A 10-Week Pedometer-Based Walking Program Induced Weight Loss and Improved Metabolic Health in Community-Dwelling Adults

NOR FARAH MOHAMAD FAUZI, ROSELINA MOKHTAR, HAZARIAH ABD HALIM, MOHD HANIF ZAILANI, AFENDI ISA

Abstract


Walking 10,000 steps daily is associated with beneficial health outcomes. Recent systematic reviews have suggested that pedometers may be an effective motivational tool to promote walking. The aim of this study was to study the effectiveness of a 10-week, pedometer-based walking intervention to improve physical activity, body composition and metabolic health indices in a sample of suburban community-dwelling adults not meeting current physical activity recommendations. After screening, 34 overweight/obese individuals (mean age: 46 ± 8 years, mean BMI: 28.3 ± 4.2 kg/m2 ) were accepted into the walking program conducted by the Health Promotion Community Centre, Bangi. Subjects were instructed to increase their steps by 3000 steps daily above their baseline values for 10 weeks. Daily step count, body weight, BMI, waist circumference, as well as blood pressure, fasting glucose and lipids were evaluated at baseline and following the 10-week intervention. Thirty-one participants completed the program with 100% adherence. The average daily steps recorded during the 10-week intervention was 9693 ± 2196 steps per day. Mean daily steps increased from 8679 ± 2567 steps in Week 1 to 10,766 ± 3200 steps in Week 10 (p=0.040). Overall, there were reductions in body weight (-1.13%, p=0.010), waist circumference (-3.5%, p=0.001) and BMI (-1.41%, p=0.008) as well as fasting blood glucose (-8.5%, p=0.003) and systolic blood pressure (-4.8%, p=0.007) following the intervention. The findings of this study demonstrated that a goal-driven, pedometer-based walking intervention for 10 weeks resulted in a modest reduction in body weight and improved metabolic health outcomes in overweight/obese, community-dwelling adults.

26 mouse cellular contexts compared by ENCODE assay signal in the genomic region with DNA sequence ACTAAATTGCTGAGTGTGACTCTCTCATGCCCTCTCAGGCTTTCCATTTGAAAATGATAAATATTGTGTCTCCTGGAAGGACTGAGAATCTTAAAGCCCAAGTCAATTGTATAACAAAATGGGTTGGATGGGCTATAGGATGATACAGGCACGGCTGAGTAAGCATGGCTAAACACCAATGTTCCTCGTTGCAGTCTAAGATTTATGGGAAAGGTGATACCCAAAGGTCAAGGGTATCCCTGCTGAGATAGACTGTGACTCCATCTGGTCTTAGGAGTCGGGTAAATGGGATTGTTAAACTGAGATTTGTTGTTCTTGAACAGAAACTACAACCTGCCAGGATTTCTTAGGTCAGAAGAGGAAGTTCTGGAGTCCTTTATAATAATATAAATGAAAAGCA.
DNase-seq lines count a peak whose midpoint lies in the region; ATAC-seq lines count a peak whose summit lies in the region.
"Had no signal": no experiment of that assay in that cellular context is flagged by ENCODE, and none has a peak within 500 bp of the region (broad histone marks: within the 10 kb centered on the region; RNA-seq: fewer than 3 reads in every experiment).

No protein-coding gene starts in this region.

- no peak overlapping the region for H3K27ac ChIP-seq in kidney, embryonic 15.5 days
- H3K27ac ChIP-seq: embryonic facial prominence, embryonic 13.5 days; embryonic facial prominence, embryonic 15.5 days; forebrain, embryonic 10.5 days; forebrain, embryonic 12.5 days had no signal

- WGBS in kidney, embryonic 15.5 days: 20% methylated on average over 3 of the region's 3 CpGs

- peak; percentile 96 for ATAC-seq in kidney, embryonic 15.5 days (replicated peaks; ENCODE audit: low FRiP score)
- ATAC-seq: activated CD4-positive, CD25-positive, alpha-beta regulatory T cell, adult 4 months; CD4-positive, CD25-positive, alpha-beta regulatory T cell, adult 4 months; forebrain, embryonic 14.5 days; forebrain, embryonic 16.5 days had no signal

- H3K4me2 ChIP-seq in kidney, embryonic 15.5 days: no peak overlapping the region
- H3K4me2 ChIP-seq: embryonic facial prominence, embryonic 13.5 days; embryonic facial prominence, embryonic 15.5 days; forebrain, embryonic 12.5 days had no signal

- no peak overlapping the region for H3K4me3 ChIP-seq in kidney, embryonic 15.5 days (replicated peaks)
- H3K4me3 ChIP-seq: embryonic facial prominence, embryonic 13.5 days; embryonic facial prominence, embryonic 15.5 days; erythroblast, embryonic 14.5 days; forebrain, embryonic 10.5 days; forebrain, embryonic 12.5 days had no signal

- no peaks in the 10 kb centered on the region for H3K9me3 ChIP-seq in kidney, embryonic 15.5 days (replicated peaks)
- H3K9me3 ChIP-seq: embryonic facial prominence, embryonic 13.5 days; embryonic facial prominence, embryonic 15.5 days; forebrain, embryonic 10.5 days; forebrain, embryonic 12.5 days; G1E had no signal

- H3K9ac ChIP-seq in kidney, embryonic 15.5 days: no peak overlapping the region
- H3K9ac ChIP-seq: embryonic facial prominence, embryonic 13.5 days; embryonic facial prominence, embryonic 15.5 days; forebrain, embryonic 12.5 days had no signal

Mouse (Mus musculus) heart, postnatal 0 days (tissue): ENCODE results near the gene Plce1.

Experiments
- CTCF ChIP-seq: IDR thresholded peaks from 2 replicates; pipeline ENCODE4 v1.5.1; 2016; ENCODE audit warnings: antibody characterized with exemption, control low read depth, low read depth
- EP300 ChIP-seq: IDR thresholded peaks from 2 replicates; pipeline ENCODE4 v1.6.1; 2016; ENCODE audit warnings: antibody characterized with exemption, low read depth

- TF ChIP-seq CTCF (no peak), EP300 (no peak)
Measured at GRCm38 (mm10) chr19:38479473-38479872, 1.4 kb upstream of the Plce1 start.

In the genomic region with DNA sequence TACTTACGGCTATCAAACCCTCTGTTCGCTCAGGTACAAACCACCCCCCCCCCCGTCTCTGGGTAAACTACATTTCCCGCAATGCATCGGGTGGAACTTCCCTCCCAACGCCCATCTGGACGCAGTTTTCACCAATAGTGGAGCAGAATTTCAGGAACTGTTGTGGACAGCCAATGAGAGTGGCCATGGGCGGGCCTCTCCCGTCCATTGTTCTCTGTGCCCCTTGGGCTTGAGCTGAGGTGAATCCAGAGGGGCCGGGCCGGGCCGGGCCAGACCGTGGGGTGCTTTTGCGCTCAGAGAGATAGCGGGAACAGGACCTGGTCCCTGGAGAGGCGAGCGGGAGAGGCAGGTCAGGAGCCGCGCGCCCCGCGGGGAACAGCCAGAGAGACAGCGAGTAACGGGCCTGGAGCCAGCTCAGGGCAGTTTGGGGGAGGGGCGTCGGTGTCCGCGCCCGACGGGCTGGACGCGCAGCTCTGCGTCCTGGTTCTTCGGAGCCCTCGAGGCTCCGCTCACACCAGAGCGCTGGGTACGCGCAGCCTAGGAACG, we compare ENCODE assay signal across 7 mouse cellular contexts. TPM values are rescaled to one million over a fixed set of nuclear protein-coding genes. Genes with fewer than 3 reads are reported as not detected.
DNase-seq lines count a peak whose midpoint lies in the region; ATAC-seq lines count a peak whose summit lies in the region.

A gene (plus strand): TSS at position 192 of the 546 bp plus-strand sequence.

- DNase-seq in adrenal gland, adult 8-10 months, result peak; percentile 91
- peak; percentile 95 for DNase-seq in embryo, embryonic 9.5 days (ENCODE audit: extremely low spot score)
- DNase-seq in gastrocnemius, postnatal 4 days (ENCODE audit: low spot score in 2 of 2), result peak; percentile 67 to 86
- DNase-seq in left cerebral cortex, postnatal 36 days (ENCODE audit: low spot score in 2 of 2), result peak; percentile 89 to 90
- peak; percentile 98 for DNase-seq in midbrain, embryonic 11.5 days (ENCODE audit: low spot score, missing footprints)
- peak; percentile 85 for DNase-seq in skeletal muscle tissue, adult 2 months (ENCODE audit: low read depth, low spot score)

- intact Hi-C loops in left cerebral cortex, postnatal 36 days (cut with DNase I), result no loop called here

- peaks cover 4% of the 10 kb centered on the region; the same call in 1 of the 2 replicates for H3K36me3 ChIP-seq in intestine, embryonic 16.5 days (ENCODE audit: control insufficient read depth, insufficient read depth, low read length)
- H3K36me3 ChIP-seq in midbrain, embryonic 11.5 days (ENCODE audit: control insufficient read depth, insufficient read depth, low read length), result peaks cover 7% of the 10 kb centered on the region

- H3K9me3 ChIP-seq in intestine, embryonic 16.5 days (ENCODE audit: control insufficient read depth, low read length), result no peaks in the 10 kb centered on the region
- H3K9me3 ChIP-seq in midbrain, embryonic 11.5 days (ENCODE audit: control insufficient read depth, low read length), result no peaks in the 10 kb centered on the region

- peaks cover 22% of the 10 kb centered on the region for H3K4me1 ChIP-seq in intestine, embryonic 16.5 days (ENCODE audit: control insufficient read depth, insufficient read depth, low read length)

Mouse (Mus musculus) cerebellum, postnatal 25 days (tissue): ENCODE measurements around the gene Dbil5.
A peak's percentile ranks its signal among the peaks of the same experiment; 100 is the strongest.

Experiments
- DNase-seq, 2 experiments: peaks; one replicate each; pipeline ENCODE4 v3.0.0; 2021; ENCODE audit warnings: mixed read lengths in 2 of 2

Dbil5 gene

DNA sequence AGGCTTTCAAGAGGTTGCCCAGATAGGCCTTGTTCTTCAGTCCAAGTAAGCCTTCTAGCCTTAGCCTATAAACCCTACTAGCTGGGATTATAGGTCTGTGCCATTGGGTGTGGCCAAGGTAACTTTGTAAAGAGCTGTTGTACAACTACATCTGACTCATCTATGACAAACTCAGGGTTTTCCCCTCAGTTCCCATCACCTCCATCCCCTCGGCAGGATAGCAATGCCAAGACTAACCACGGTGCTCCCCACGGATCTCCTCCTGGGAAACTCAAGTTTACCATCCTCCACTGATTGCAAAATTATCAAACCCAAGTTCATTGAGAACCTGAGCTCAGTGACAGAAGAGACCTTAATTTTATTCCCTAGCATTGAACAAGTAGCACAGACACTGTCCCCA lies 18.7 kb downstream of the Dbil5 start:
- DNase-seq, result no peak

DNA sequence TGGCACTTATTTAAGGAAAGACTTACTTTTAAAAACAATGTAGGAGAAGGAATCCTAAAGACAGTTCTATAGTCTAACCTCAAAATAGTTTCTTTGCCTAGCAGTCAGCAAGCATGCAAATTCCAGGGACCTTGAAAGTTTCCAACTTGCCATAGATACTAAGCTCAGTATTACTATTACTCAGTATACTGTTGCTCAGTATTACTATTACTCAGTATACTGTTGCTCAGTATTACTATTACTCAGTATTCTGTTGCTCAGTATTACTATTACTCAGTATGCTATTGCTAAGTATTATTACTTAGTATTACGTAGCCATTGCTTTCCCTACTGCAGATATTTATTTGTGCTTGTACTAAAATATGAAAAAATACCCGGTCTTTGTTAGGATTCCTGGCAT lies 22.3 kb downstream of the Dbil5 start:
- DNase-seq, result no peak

DOI : http://dx.doi.org./10.17576/JSKM-2019-1701-04


Keywords


Physical activity; cardiometabolic; intervention; body composition

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